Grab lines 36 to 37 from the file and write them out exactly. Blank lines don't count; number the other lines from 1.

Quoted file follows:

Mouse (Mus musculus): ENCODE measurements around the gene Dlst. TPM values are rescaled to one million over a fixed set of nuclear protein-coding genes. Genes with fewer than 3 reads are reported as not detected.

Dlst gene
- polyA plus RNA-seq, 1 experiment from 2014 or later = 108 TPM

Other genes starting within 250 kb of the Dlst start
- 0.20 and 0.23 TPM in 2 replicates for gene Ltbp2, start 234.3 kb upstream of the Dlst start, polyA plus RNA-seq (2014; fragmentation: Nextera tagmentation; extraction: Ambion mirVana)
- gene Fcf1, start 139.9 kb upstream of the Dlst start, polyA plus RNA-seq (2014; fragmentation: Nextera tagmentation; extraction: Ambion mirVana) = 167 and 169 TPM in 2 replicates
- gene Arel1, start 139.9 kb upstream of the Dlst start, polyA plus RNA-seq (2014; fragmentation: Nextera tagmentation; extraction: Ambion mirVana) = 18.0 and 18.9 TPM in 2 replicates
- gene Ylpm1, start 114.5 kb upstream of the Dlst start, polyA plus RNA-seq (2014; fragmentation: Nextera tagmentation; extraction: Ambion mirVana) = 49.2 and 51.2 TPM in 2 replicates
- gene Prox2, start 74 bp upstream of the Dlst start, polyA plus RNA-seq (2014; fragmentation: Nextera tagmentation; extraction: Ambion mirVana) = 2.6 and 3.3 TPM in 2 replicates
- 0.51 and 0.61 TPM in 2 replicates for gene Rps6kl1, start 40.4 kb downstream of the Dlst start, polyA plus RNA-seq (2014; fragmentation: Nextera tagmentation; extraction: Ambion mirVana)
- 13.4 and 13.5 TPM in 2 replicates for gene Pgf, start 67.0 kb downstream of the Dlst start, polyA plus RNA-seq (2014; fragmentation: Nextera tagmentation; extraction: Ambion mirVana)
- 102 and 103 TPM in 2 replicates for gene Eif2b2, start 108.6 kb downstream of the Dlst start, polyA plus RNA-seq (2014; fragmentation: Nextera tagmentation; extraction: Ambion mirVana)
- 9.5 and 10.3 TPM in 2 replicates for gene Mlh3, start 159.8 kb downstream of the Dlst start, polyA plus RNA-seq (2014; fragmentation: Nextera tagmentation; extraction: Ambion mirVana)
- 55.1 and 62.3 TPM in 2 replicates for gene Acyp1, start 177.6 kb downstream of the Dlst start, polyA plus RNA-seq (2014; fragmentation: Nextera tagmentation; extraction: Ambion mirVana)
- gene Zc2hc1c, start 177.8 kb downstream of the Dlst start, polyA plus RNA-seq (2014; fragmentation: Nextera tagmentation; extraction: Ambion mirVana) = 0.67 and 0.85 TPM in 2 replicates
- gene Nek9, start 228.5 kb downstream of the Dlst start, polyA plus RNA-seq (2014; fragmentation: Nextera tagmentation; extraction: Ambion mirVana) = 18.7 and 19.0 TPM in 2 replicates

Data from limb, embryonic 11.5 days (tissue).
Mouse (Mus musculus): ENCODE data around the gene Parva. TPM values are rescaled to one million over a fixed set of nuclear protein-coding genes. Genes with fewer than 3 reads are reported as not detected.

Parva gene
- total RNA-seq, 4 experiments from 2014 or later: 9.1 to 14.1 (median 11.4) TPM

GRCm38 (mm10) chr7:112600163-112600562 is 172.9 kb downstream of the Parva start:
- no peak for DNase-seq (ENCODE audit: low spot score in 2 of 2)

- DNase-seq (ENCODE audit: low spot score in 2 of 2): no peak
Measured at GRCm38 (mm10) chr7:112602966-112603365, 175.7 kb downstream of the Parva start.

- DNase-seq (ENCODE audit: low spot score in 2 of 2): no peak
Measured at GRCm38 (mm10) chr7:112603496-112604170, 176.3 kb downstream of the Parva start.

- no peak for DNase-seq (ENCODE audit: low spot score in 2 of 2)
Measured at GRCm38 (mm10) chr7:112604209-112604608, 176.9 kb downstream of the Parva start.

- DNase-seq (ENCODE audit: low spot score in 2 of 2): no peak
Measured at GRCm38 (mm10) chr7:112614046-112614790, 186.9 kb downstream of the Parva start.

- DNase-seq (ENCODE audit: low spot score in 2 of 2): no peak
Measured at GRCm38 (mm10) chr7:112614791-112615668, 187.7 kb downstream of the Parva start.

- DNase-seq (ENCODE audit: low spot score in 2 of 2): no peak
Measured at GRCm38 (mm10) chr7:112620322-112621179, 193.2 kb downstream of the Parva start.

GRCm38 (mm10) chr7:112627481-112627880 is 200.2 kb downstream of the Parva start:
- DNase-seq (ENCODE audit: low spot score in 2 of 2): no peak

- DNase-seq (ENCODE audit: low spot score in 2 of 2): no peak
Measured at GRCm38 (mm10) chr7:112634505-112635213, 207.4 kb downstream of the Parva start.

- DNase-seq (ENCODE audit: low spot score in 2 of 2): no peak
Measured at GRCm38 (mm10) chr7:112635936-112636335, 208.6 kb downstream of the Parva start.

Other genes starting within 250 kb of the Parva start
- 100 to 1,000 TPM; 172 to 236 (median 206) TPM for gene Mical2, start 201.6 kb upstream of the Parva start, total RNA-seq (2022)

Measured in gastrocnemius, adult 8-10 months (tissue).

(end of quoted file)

- DNase-seq (ENCODE audit: low spot score in 2 of 2): no peak

- DNase-seq (ENCODE audit: low spot score in 2 of 2): no peak